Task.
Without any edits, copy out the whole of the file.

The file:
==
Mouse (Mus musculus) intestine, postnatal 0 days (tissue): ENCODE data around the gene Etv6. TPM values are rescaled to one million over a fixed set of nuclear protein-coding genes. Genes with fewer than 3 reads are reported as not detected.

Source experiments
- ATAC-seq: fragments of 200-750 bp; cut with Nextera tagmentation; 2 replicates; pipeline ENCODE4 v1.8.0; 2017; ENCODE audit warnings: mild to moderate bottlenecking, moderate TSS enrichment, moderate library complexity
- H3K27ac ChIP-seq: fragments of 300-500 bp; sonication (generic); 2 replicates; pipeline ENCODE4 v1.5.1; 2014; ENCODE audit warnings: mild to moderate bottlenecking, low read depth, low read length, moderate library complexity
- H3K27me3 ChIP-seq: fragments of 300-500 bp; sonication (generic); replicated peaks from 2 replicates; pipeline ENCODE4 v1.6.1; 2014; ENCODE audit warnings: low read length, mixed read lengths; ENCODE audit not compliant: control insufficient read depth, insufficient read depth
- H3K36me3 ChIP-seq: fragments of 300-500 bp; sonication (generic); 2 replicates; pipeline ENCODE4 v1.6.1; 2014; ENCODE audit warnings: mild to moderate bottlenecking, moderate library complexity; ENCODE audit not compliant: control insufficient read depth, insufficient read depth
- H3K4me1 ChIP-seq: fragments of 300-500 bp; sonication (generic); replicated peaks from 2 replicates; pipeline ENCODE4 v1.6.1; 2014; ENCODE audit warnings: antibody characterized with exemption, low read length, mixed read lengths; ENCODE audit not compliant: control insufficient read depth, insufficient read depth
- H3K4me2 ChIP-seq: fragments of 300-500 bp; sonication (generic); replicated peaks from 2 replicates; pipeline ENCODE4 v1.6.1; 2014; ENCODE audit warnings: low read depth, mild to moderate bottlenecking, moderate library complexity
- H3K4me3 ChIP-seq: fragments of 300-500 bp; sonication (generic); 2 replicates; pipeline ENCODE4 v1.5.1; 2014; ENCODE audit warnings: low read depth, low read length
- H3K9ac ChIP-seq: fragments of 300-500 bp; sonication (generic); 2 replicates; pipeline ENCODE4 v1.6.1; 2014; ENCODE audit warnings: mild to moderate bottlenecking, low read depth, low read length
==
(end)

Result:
Mouse (Mus musculus) intestine, postnatal 0 days (tissue): ENCODE data around the gene Etv6. TPM values are rescaled to one million over a fixed set of nuclear protein-coding genes. Genes with fewer than 3 reads are reported as not detected.

Source experiments
- ATAC-seq: fragments of 200-750 bp; cut with Nextera tagmentation; 2 replicates; pipeline ENCODE4 v1.8.0; 2017; ENCODE audit warnings: mild to moderate bottlenecking, moderate TSS enrichment, moderate library complexity
- H3K27ac ChIP-seq: fragments of 300-500 bp; sonication (generic); 2 replicates; pipeline ENCODE4 v1.5.1; 2014; ENCODE audit warnings: mild to moderate bottlenecking, low read depth, low read length, moderate library complexity
- H3K27me3 ChIP-seq: fragments of 300-500 bp; sonication (generic); replicated peaks from 2 replicates; pipeline ENCODE4 v1.6.1; 2014; ENCODE audit warnings: low read length, mixed read lengths; ENCODE audit not compliant: control insufficient read depth, insufficient read depth
- H3K36me3 ChIP-seq: fragments of 300-500 bp; sonication (generic); 2 replicates; pipeline ENCODE4 v1.6.1; 2014; ENCODE audit warnings: mild to moderate bottlenecking, moderate library complexity; ENCODE audit not compliant: control insufficient read depth, insufficient read depth
- H3K4me1 ChIP-seq: fragments of 300-500 bp; sonication (generic); replicated peaks from 2 replicates; pipeline ENCODE4 v1.6.1; 2014; ENCODE audit warnings: antibody characterized with exemption, low read length, mixed read lengths; ENCODE audit not compliant: control insufficient read depth, insufficient read depth
- H3K4me2 ChIP-seq: fragments of 300-500 bp; sonication (generic); replicated peaks from 2 replicates; pipeline ENCODE4 v1.6.1; 2014; ENCODE audit warnings: low read depth, mild to moderate bottlenecking, moderate library complexity
- H3K4me3 ChIP-seq: fragments of 300-500 bp; sonication (generic); 2 replicates; pipeline ENCODE4 v1.5.1; 2014; ENCODE audit warnings: low read depth, low read length
- H3K9ac ChIP-seq: fragments of 300-500 bp; sonication (generic); 2 replicates; pipeline ENCODE4 v1.6.1; 2014; ENCODE audit warnings: mild to moderate bottlenecking, low read depth, low read length